5 Pumpkin STEM Activities for Hands-on Fun

What is Fall without pumpkins? When October rolls around, kids begin to feel the Halloween itch, and with that comes pumpkin everything! Many times we teach students about pumpkin life cycles, but these pumpkin STEM activities are perfect for keeping your students engaged and learning important math and science skills this month.

Whether you’re running a STEM classroom or just want to incorporate more hands-on activities into your lesson plans, you’ll love watching your students explore and discover through these investigations.

Pumpkin science - pumpkin STEM stations for the upper elementary classroom

What skills will students be practicing through the pumpkin STEM activities?

Five activities are included in my pumpkin science plans so that I can put my students into small groups and rotate through all the stations. This gives students more opportunities to get hands-on rather than just observing.

In these pumpkin stem activities, students practice many different math and science skills including:

  • measuring width, height, and circumference using customary & metric measures
  • observing and recording physical properties of matter
  • comparing mass using a balance scale
  • generating predictions & testing hypotheses
  • strategies for addition, subtraction, and multiplication
  • exploring volume and water displacement
  • making inferences using data

How to prepare your Pumpkin STEM activities for stations

The following steps should be done before beginning these pumpkin experiments with students.

1. Get the pumpkins

For these experiments, you’ll need a variety of sizes of pumpkins. I like to get about 10 of the small pumpkins, 2 medium pumpkins, and a large pumpkin. However, you could make it work with fewer pumpkins if needed.

Since you’ll be using several pumpkins in these activities, consider asking parents to donate pumpkins. Just write a short note explaining what you need or enter your name and email to access this free version I’ve created.

When asking parents for donations, give at least a week of advance notice to get the best results.

Alternatively, you may consider checking in with your local grocery store or pumpkin patch about donating. If you plan to do this on Halloween or near the end of October, many places would gladly give you the pumpkins for free or at a discount just to clear them out.

Once you’ve got all your pumpkins, number or letter them to make it easier to keep track. Black Sharpie works well for this.

2. Decide how you’ll implement the stations.

Depending on your class and how many pumpkins you get, you may decide to set up these experiments in various ways.

If you’ve got a group that needs lots of teacher direction, you may want to run 2-3 stations one day and the others on a different day. This would allow you to monitor and rotate with students needing additional support.

However, I typically run the stations concurrently so that we finish these experiments in a single day.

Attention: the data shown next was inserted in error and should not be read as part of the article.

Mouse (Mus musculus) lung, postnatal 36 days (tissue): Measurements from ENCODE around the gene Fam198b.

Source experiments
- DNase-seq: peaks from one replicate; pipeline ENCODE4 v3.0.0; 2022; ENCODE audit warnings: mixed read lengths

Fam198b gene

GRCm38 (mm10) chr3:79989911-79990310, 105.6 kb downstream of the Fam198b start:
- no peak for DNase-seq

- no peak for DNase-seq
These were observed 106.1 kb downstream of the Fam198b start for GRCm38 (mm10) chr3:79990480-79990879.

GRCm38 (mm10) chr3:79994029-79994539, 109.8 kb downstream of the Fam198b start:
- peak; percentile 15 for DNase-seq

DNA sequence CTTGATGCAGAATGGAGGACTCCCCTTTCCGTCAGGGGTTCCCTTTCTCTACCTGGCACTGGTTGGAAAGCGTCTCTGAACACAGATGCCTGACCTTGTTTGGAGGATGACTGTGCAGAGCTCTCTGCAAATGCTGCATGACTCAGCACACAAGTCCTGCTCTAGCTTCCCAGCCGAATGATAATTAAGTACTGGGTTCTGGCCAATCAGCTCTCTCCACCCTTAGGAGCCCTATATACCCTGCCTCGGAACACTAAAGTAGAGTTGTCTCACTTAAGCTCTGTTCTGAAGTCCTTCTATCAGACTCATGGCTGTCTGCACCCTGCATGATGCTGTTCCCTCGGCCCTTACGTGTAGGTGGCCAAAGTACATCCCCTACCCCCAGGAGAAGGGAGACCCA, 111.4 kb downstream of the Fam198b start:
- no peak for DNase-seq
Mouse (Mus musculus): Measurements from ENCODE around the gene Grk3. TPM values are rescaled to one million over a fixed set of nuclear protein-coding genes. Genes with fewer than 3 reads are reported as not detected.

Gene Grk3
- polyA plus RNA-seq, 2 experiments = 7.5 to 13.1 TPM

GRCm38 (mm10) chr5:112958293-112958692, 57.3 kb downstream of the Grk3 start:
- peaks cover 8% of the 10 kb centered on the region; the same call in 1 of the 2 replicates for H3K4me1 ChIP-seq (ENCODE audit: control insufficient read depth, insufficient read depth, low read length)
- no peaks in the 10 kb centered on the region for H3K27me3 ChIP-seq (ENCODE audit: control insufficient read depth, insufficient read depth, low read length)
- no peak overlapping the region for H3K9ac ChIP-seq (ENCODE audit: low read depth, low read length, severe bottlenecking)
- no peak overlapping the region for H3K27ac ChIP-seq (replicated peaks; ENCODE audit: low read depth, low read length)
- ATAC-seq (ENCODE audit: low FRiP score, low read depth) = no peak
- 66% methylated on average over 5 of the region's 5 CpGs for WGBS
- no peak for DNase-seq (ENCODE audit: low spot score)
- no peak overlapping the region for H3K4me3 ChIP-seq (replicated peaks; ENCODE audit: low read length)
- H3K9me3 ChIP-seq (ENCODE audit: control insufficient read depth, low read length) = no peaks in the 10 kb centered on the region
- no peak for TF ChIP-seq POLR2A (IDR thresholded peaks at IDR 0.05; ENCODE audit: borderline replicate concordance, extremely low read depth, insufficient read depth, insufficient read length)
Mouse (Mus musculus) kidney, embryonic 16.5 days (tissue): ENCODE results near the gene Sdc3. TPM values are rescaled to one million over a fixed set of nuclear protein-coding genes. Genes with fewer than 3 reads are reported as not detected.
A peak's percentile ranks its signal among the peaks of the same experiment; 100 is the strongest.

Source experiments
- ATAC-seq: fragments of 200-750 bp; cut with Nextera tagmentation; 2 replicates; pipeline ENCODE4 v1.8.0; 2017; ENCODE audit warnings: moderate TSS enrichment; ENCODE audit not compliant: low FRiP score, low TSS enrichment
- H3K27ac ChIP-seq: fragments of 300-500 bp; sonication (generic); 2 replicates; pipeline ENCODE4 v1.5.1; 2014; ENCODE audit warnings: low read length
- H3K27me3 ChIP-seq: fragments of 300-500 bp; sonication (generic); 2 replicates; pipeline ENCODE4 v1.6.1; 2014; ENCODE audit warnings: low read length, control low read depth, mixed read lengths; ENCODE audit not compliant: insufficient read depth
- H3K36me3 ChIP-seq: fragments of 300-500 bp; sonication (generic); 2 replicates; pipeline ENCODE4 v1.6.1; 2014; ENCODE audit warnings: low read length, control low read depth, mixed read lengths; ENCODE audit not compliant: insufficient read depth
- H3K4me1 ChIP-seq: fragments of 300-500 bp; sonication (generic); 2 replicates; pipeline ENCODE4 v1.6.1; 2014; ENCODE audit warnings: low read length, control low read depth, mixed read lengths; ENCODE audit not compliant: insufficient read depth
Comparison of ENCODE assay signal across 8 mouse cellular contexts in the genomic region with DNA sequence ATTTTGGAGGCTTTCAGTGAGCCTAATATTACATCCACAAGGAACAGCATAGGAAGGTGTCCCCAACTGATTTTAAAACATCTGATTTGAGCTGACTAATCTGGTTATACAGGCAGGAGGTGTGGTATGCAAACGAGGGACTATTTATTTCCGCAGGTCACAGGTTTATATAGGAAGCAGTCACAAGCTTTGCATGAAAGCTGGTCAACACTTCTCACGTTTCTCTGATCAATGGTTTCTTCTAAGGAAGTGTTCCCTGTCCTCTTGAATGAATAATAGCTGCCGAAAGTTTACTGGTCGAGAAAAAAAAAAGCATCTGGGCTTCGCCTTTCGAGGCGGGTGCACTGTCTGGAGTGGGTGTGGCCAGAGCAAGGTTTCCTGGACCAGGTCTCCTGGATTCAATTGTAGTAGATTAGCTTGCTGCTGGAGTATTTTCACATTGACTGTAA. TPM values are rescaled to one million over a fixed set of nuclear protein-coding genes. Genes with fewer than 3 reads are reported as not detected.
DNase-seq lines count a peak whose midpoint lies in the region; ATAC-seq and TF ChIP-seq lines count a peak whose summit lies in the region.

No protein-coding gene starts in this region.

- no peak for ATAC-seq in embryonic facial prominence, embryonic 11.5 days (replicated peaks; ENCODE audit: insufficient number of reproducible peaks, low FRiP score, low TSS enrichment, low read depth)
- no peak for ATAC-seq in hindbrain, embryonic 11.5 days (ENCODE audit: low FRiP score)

3. Create your mini-books.

I encourage my students to keep their data organized in one place. Usually, we use a science journal started during our science safety unit at the year’s beginning.

However, for these activities, students make a mini-book. This approach simplifies my review process and allows students to transition smoothly between stations. Rather than using their regular science notebooks, which might get messy from the experiments, they create a special pumpkin science tab book. This keeps everything neat and accessible.

Pumpkin science notebook for documenting results and observations from Pumpkin STEM activities from Differentiated Teaching

These are easy to cut out and put together; students can color them if they have time. I’ve discovered that one staple at the bottom corner makes it easier for students to spread their pages to write.

The five stations can be done as rotations, so we also discussed finding the right page for each station before you begin because you might not go in order.

What pumpkin science activities are included?

The five stations can be categorized into two major types: observing and recording & measurement. Here’s an overview of both:

1. Observing & recording stations

Identifing physical properties

At this station, students draw diagrams of various pumpkins. To make it more challenging and encourage attention to detail, try to choose pumpkins that look quite similar.

Students pick a pumpkin from this station and use their five senses to note its physical characteristics. Encourage them to be detailed in their observations.

Pumpkin Science Activity - Observing and recording the physical properties of pumpkins using our five senses

Later in the week, they’ll have to identify their pumpkin using only these notes. This activity sharpens their observational skills and makes learning interactive and fun.

Encouraging detailed observations of the pumpkins is beneficial, even if you don’t revisit the activity later. This helps students focus closely on the physical traits of their pumpkins.